Jeane Gardiner

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Jeane Gardiner, d. 26 May 1651 in Saint George, Bermuda in the West Indies, was an alleged British witch. She is one of few people to have been executed for witchcraft in the West Indies.

Gardiner was the wife of one Ralph Gardiner, and was put on trial by Capt'n Josias Fforster, Governor, accused of having affected a woman with magic; she had threatened she would cramp Tomasin, a mulatto woman, who was later struck blind and dumb for 2 hours. Another woman, Anne Bowen, was tried with her.

Gardiner pleaded not guilty. A jury of women was appointed to search her body: Mrs Ellen Burrowes, Mrs Fflora Wood, Mrs Eliz. Stowe, Allice Sparkes, Eliz. Brangman. She was then subjected to the ordeal of water, and after being thrown twice in the sea..she floated like a corke and could not sink, she was judged guilty of witchcraft and sentenced to death. She was executed on Monday 26 May 1651. The fate of Anne Bowen is unknown.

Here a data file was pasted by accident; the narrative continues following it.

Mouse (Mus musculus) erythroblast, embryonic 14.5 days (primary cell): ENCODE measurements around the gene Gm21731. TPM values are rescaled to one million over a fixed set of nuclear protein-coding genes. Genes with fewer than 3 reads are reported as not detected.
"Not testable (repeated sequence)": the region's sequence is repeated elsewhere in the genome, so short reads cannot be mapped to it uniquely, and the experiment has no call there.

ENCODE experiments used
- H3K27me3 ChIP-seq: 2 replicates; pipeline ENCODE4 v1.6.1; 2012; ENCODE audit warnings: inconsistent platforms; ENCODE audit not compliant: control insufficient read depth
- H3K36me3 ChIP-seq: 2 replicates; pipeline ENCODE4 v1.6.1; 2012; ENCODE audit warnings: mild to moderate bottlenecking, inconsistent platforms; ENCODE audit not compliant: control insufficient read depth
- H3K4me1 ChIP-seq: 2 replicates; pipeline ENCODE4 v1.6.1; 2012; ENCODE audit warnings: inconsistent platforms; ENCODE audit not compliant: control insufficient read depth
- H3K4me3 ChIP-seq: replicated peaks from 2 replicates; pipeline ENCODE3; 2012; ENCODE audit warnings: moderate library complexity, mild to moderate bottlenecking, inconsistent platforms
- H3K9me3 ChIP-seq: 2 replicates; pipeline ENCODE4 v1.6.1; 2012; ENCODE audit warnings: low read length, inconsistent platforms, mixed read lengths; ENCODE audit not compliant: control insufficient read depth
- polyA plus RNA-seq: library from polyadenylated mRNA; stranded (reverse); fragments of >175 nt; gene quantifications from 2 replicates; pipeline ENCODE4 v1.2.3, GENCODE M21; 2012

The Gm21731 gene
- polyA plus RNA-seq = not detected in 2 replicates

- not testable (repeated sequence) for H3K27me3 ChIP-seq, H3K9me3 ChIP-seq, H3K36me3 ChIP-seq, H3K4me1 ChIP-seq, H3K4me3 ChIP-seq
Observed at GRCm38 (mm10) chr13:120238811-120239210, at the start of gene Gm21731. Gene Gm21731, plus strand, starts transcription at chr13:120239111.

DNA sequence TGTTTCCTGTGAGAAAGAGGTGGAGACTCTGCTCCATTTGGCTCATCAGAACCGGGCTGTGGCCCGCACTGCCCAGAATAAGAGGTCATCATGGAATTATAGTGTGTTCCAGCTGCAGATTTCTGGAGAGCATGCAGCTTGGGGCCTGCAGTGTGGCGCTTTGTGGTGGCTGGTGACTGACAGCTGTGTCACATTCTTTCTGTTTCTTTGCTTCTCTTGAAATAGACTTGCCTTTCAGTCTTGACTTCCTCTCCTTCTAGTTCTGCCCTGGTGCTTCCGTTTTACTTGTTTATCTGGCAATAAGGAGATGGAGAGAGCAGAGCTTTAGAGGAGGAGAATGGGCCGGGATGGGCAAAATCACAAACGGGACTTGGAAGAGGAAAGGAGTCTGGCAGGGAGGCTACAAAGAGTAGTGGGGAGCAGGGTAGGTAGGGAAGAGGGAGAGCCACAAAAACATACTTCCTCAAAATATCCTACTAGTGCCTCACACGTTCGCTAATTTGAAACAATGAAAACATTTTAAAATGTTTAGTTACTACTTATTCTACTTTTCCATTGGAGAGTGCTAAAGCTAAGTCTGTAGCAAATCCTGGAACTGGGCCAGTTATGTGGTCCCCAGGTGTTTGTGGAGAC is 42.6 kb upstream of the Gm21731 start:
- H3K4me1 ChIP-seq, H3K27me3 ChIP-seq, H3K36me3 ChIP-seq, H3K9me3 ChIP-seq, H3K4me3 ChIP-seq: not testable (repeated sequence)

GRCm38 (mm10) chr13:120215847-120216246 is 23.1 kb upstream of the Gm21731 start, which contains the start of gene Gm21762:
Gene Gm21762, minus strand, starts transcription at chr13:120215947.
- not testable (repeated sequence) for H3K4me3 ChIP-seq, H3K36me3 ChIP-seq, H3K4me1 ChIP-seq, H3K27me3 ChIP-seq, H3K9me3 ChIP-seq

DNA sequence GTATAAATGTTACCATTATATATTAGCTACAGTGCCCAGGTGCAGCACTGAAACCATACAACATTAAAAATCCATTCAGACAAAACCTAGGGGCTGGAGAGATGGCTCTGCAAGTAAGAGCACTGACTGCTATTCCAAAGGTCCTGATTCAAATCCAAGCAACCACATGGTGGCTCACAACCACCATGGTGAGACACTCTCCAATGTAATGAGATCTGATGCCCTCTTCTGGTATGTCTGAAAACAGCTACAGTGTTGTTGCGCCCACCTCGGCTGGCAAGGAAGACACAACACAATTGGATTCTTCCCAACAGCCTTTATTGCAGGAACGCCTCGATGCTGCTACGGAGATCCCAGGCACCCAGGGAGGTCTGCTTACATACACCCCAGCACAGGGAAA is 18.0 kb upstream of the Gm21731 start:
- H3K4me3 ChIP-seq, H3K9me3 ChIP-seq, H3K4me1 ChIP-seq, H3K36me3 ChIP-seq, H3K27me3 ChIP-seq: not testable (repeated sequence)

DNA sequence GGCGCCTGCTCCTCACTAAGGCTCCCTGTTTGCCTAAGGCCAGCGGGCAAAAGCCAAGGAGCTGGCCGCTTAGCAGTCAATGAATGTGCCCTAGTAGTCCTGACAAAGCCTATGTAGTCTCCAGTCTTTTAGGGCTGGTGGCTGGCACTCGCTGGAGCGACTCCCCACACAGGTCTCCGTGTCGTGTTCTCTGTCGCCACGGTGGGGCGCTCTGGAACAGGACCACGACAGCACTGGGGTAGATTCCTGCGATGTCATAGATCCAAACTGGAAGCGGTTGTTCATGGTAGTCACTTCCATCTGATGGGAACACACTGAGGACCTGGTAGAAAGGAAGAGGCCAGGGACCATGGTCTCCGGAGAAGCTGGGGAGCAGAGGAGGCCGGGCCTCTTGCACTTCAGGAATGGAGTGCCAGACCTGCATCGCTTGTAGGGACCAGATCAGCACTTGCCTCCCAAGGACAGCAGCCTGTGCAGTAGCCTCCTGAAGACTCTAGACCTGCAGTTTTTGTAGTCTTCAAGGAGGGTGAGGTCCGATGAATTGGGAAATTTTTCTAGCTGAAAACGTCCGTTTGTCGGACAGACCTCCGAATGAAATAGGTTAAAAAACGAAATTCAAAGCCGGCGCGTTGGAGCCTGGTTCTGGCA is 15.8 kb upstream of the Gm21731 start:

In the period of 1651-1696, 22 witch trials were held on Bermuda to 18 women and four men, of which five women and one man was executed. The trial against Sarah Basset (or Sally Basset) in 1730 is also sometimes counted among them. Most of them were held in the 1650s, a period when witch trials were common in England itself, and the accusation was often sickness afflicted upon slaves by use of magic. These trials likely represent the majority of witch trials held in the area of the West Indies, which were not colonized by other European countries than Spain (which did not have many witch trials) until the late 17th century, when witch trials had become uncommon in Europe.

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Literature[edit]

  • Memorials of the Bermudas", Maj Lefroy